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Met Gala Photographers’ Stray Kids Ridicule Exposes Need for Greater Cultural Inclusivity in Western Entertainment

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The 2024 Met Gala should have been a strictly star-powered triumph for Stray Kids, when the current faces of Tommy Hilfiger set a historic first at fashion‘s biggest night out. Yet amid the glamour, Stray Kids fans — and, possibly, some of the members themselves — were left with the experience marred by their disrespectful treatment by red-carpet photographers, highlighting the systemic barriers still faced by non-Western artists in Hollywood.

The eight-member Billboard 200 chart-toppers attending the Met Gala marked the first time an entire group has hit the glitzy gala together. Making their Met Gala debut in custom-designed suits alongside Tommy Hilfiger himself, members Bang Chan, Changbin, Lee Know, Hyunjin, Felix, Han, Seungmin and I.N arrived at the Metropolitan Museum of Art collectively in navy jackets that would soon reveal the custom ‘fits in various shades of the clothing brand’s signature red, white and blues underneath.

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But a few feet away, amid the flurry of camera flashes that surrounded all sides of the Gala entrance, derogatory comments from on-site photographers groaning about the group’s “robot” demeanor, annoyed that the reveal took place with their backs to one group of photogs, and thinking the band would only understand Korean reveal the thinly veiled prejudices that still plague the industry.

(Note: The video below includes subtitles that don’t always match what can be heard.)

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As The Daily Mail noted, some paps said people would get “confused” because the group took photos with their coats on and off — a racist stereotype that people of Asian descent are challenging to differentiate visually. One photographer can be heard making his peers laugh after joking that viewers would think “two K-pop bands” attended the 2024 Met Gala. (From this reporter’s findings from the last 48 hours, no one has made that mistake.)

The incident shed light on the unfair challenges international celebrities like Stray Kids face navigating less familiar territory in pursuit of global success.

Despite instances where SKZ easily and comfortably adapted to the American media landscape via live interviews like BUILD Series or People TVlast year’s MTV VMAs, or various Fashion Weeks, the singers still face barriers and a dismissive attitude toward their presence. It reflects a lack of understanding while underscoring the need for greater cultural sensitivity and inclusivity in entertainment.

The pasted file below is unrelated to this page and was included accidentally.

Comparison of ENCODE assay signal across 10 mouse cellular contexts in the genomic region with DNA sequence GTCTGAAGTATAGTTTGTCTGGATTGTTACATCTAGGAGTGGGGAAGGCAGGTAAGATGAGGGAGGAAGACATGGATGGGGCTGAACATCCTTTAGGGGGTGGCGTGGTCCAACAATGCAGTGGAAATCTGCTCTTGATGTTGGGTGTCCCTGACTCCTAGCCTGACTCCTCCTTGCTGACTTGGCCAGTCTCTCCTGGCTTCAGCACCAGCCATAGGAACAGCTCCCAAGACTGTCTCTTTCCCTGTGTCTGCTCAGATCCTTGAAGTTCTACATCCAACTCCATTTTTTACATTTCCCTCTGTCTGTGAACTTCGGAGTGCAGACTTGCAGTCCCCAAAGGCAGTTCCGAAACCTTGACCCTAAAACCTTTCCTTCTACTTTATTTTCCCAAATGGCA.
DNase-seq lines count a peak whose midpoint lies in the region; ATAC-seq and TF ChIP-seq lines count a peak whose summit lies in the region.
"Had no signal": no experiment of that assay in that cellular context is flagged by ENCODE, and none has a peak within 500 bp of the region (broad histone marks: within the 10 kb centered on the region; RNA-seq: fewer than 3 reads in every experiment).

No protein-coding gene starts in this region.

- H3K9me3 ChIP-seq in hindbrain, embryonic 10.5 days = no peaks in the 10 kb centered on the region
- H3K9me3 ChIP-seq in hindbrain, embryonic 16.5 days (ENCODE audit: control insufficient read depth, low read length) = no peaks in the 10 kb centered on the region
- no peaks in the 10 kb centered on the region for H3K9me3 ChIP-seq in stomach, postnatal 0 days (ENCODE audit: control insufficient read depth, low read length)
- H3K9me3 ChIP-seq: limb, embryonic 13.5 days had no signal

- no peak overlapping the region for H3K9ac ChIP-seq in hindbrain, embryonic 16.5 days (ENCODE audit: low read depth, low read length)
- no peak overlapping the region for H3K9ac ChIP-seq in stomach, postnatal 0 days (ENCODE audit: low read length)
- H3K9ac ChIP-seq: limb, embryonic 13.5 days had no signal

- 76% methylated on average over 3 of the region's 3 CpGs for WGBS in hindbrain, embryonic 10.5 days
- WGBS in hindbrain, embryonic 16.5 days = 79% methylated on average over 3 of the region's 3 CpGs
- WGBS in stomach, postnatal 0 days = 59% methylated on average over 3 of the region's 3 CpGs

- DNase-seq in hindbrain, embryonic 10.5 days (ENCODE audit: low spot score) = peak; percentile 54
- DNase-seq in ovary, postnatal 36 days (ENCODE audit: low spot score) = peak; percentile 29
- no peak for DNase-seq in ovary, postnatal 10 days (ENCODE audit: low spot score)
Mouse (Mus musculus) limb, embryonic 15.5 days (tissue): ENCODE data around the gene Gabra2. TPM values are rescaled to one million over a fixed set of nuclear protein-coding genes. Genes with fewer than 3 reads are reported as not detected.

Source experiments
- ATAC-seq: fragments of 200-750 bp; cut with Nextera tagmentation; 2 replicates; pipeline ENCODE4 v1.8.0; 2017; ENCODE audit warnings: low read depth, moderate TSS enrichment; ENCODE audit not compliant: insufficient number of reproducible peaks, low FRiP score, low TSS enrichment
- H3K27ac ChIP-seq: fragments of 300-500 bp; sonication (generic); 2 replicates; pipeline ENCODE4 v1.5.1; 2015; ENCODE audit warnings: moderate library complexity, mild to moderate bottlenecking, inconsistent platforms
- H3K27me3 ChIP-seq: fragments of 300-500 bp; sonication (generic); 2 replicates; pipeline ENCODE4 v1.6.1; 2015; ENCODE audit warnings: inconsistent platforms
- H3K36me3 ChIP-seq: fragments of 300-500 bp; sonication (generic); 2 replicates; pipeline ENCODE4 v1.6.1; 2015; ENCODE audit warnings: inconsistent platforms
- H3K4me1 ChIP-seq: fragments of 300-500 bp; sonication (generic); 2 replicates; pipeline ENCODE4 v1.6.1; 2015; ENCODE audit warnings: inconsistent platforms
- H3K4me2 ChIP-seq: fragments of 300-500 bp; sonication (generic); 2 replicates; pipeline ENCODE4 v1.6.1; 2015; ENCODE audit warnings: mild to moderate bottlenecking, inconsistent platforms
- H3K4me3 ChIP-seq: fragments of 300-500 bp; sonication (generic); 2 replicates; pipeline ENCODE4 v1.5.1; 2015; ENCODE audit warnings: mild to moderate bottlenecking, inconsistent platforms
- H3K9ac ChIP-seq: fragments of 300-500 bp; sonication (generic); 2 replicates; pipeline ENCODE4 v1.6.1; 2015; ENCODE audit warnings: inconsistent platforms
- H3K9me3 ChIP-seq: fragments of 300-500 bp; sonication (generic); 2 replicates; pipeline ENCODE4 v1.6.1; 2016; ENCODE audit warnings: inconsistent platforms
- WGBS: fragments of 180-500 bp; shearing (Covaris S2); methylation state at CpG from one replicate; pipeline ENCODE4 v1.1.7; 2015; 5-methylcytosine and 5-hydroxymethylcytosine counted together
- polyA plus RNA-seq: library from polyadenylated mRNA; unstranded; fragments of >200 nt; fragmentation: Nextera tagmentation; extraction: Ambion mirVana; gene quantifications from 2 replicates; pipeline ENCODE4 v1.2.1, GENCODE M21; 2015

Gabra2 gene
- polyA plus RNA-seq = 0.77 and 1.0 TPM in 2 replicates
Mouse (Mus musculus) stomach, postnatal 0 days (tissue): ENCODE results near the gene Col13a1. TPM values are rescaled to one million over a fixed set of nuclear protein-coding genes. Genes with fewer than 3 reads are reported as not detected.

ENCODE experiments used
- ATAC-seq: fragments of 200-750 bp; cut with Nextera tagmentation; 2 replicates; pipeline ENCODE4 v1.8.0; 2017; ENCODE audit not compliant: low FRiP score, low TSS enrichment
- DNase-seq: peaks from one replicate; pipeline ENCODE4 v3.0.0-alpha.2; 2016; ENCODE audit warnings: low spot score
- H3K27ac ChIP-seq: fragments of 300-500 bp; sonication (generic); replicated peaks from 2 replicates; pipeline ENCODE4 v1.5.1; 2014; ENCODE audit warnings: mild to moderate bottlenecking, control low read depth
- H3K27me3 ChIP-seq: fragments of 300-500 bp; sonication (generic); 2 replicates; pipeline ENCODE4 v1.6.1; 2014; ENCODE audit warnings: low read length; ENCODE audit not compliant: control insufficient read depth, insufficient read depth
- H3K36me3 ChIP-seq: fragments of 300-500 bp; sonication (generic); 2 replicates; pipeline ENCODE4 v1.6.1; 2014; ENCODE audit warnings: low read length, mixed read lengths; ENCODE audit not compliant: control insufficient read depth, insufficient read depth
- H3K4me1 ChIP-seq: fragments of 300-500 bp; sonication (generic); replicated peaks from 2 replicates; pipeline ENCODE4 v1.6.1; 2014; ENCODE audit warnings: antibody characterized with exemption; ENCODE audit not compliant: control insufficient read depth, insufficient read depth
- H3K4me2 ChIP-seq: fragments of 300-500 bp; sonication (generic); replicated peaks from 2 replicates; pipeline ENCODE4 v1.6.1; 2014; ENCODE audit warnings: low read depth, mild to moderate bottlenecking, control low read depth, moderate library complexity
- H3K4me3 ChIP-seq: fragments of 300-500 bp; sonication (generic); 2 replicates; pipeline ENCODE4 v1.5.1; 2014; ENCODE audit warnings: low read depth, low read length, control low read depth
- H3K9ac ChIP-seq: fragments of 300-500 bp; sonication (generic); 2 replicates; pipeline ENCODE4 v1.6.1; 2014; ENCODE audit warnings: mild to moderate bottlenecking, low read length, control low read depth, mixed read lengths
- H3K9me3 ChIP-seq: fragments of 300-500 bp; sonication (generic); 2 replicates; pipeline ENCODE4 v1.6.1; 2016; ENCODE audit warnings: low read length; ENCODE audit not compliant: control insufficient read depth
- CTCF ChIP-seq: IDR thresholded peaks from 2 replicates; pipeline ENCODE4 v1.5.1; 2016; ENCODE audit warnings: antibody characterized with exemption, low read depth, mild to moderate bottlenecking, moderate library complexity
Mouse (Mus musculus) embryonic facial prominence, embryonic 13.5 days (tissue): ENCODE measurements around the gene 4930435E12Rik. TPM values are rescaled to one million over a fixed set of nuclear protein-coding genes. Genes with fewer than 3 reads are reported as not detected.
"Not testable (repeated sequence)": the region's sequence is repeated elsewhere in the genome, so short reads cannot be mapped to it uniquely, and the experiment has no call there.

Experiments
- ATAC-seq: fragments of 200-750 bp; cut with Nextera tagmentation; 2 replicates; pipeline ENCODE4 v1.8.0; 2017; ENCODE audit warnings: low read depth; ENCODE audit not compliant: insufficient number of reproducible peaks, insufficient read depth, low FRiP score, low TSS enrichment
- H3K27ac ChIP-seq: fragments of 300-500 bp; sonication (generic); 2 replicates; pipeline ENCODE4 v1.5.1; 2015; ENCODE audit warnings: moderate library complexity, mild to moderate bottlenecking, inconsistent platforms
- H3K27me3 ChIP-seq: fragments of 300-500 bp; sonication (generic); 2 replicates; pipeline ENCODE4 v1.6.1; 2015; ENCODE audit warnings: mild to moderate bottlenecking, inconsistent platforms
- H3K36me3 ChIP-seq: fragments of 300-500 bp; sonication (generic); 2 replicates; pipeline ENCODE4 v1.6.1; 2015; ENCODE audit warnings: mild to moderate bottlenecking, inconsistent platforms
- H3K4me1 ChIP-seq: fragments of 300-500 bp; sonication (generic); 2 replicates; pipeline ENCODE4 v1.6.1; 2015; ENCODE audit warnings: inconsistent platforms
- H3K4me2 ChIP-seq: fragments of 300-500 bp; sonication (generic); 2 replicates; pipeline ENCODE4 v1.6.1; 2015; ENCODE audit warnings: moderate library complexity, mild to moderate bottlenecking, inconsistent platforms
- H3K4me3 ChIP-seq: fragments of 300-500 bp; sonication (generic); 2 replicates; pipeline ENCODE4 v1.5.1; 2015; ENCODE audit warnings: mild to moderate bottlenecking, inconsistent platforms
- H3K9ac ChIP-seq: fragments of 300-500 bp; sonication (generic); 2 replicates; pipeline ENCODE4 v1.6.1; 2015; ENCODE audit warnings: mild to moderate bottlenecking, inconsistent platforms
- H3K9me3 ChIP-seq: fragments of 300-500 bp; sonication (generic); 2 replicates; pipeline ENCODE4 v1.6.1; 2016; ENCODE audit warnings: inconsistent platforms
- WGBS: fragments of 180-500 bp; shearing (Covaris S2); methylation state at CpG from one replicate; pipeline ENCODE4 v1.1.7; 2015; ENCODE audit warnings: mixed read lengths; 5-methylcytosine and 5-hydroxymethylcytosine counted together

Most of the Kids’ media experience is with Korean and Japanese events, which have systems and red carpets structured differently than in the States. At a typical K-pop event, press conference or awards show, there is a platform for artists to pose for photographers who are all collectively shooting together during a dedicated photo time. Guided by an MC, host or team leader like Bang Chan, the artists almost always coordinate their pose to their left, center and right for everyone to get a range of angles and shots. After that dedicated time, photogs are left to their own devices to get the best pics.

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With this context, Stray Kids did attempt to show love to all sides of the photographers on the Met Gala carpet by staggering themselves so four members were more forward toward one side of the cameras and then turning around so the other four were more forward for the second group of photogs. Also of note: While the photographers knew Stray Kids were a K-pop act, members Bang Chan and Felix grew up in Australia and Seungmin spent some time living in Los Angeles; assuming that an English comment would slide past them (including “What’s Korean for ‘right’?,” which elicited laughs from the paps) is incredibly close-minded.

While it is important to understand that photographers need usable and workable photos to fulfill their livelihoods, the diversity that Stray Kids bring to a function like the Met Gala should be celebrated rather than marginalized. Perhaps the prospect of shooting an eight-member boy band could be a new professional challenge instead of something to bemoan.

Korean artists have been attending the Met Gala for over a decade, with guests like PSY and Siwon of Super Junior attending more than 10 years ago and, more recently, seeing the likes of BLACKPINK‘s Jennie coming for her second Met Gala this year. Considering fashion’s consistent and growing affinity for K-pop partnerships, even more K-pop groups are likely to attend in the future.

Whether the comments were heard or not, Stray Kids moved with grace and poise on the carpet, and their presence alone reminds us of the importance of inviting and embracing different cultures, people and perspectives.

From the reality show that created their group in 2017, Stray Kids have had an unwavering determination to defy expectations and rise above adversity. Despite obstacles, the band’s overarching talent, humility, and tireless spirit to continue forward are not only recognized by one of the world’s most prestigious events but increasingly felt across the different Billboard charts. As they continue to break boundaries and challenge norms, Stray Kids can show how they won’t just make waves in the music industry, but help reshape long-held perceptions and inspire greater change. 

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